My new book, Between Love and Orgasms, is available on amazon.com. Along with my new book, the second book in the True Story Trilogy, the first book, A Death on Skunk Street is also available. And if you’re an Amazon Prime member, any purchase of $25 or more (the price of both these books together) your shipping is FREE!

A simple book of love poems, this one goes inside the human heart, touching the broken places, the scars, but also the joys, opening the reader up to “…everyday secrets, the things we ought to know, and the way life is lived in the space Between Love and Orgasms.”

Click the link at the top, and order your copy today.

Reader

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I’m not a reader.

Now let me explain.

I’m a damn good reader.  No disorders that I know of, comprehension through the roof, the ability to cold read, out loud, in public, strong as it gets.  I’ve been reading since I was a little over a year old, or so they said when I was growing up.

No, I’m just not a reader.

I grew up reading every day.  Prose, mostly, and that, contained in the sports section of the LA Times.  I never read comics, except for the papers on Sunday, and I was never encouraged to pick up a book during my childhood, except by command of teachers, and then, not until high school.  Along the way, I read some things, mostly by accident.  Some Peter Benchley… sharks fascinated me… and some pulp journalism style stuff you could find on the book rack at the grocery store while my mom stood in line to pay.  Besides that, the only two things I read like they meant something were Webster’s Unabridged Dictionary, the World Book Encyclopedia, and the 1973 Baseball Encyclopedia.

But none of that is reading.

In the years that I should have been indulging my creative consciousness on everything from Swift to Burroughs and Dickens to Baum, I was memorizing batting averages, the etymology of 19th century English words, and the names the crew gave the mechanical shark in the movie Jaws.  I wasn’t reading, I was collecting… nonsense, mostly.  I read quickly.  I read to absorb, to obtain, and to satisfy curiosity, not for the love of the words themselves.

At least that’s the way reading was explained to me.  That it was a love affair with words, and with the stories that the words would unfold for me, if I would only let it be so.  As you might imagine, school was a nightmare for me.  I got by, barely.  Not by reading, but by listening.  I listened to every word the teachers said, and made copious notes.  Page after page of classroom notes, writing down every meaningless detail of these frustrated storytellers, never once looking inside the textbooks they ordered us to read.  Because of this, obviously, math was a killer.  English was hard because all the questions on tests were neatly tucked away inside the books I didn’t read.  History worked for me, because teachers of history fancy themselves “historians”, and would rather act out the full contents of the books themselves, than leave the interpretation of history to the transcribers of history.  I took notes, and answered the questions from them.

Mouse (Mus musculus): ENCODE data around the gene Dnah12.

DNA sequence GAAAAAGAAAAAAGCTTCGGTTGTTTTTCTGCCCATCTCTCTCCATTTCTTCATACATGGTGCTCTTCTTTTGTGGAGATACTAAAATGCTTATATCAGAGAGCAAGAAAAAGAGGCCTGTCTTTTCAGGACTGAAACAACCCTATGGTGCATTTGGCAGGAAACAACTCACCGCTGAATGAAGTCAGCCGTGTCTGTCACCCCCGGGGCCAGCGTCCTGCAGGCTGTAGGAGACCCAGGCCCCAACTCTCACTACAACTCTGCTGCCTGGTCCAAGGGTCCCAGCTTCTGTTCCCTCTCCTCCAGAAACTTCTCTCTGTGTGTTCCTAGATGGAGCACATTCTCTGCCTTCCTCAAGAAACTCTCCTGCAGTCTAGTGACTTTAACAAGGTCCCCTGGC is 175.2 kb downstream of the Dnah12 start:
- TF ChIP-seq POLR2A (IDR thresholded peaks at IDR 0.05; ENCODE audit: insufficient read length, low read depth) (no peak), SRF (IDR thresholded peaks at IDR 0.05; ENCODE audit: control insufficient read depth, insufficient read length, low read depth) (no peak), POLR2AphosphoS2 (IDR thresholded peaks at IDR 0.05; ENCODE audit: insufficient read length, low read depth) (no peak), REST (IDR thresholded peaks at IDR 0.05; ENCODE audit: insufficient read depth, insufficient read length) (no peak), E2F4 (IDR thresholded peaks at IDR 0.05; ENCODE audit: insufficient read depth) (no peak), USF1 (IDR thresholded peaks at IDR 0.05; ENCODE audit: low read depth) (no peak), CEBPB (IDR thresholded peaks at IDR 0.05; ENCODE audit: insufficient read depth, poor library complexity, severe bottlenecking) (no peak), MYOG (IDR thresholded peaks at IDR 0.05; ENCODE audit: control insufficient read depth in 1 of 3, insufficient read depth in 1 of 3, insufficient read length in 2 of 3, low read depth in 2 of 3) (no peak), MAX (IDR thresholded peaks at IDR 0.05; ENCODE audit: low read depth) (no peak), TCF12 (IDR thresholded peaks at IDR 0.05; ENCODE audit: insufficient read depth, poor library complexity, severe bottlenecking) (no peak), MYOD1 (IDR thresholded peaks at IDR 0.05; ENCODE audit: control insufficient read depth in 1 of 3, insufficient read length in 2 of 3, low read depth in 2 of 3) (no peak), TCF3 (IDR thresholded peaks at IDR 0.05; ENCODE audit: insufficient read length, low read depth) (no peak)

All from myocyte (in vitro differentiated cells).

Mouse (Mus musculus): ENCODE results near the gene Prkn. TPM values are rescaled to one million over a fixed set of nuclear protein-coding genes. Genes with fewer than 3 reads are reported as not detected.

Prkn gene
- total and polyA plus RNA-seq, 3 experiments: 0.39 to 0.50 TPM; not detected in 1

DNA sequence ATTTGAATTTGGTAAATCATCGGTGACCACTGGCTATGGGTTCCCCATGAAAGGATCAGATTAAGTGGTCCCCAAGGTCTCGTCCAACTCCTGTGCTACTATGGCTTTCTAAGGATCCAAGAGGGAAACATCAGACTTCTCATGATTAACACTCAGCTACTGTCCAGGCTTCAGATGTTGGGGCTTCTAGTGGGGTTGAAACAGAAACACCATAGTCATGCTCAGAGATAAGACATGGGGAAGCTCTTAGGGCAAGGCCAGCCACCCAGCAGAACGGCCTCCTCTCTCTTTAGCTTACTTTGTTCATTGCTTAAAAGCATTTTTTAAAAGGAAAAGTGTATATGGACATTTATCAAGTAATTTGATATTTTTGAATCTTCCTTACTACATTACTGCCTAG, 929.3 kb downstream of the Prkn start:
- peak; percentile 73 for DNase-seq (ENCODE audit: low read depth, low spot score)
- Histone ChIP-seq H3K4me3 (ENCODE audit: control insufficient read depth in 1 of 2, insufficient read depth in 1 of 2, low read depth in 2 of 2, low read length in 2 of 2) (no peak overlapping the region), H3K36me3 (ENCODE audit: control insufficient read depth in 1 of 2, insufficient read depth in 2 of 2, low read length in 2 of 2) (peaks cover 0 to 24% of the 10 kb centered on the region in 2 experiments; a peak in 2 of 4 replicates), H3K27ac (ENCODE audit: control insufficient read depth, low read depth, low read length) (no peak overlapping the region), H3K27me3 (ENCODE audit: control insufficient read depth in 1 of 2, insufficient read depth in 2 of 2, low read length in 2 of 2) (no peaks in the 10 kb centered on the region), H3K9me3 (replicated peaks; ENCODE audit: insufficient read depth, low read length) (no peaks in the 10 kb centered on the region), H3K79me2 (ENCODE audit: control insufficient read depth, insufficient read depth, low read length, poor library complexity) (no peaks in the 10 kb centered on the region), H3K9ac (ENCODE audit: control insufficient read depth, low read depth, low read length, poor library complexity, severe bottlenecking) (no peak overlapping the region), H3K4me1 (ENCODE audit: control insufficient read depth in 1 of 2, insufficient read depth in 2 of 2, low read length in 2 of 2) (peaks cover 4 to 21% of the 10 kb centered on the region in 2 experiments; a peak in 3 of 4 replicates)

That didn’t work out so well, in high school, or in college, after.

I gave reading one more shot in my 20s.

The girl I was seeing was a reader of book club selections, and I would read books over her shoulder, at night.  For a while, I became a reader like she was a reader.  Picking novels that sounded interesting based on my already-cultivated curiosities.  Bad sports stories, the occasional adventure, and spooky stuff.  Spooky stuff that would have caused childhood me to keep both hands and both feet inside the covers at night.  Blatty’s Exorcist.  King’s Stand.  A bunch of other crap I barely remember.

In this time, I realized that I read the way a cow eats, deliberately, and not in any hurry.  Not the way a predator hurriedly consumes its prey, but slowly, chewing on words and phrases, taking them all in, and then barfing them back up in the form of re-reading without actually finishing the book first.  It took me forever to read a book this way, but when I was done, I maybe knew the stories better than the authors.  

Then the girl became wife.  The wife stopped reading.  I stopped reading.

Because I’m not a reader.

At this point in this story, I’ll save you the exposition of the next 30-something years.  I’ll just tell you that, while I am not a reader, I am reading again.  I have to.  Something I discovered about the silence that only reading brings.  The silence that, I didn’t know until now, brings healing to a soul that fed on only noise, and a mind that, for most of a lifetime, knew only confusion and pain.  Words and stories that should bring healing, and a minimum of confusion and pain.  From Murakami to Bradbury, Goldman to Gibran.  I will read these, soon.

I’m not a reader, yet.

But I’m going to be.      

 

© Copyright 2017 William S. Friday

Nothing Ever Spoken

nothing ever spoken

I offended someone today. 

Not you,

because you weren’t there. 

And not the person who,

gently,

let me know of my offense. 

The person who told me that I had offended someone. 

Sometimes,

I’m insensitive. 

Okay,

more than sometimes,

I just cover it well with most people. 

Sometimes,

I let it slip. 

And this time,

I almost let it slip to cause someone to fall. 

I didn’t want to. 

I spoke,

randomly,

or so I thought. 

But nothing ever spoken is truly random,

is it?

I offended someone today. 

They just didn’t know it,

but I do,

now. 

Not you,

because they weren’t there. 

But someone was,

who cared.

 

© Copyright 2017 William S. Friday

I’m Guessing

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This much I know. 

You’re not that into me. 

I think I’d know it if you were. 

Here’s what I don’t know. 

Why it is you keep me around. 

Maybe you’re just undecided. 

This is all brand new to me. 

And so are you. 

I’m a lousy guesser. 

I’m guessing you are too.

 

© Copyright 2017 William S. Friday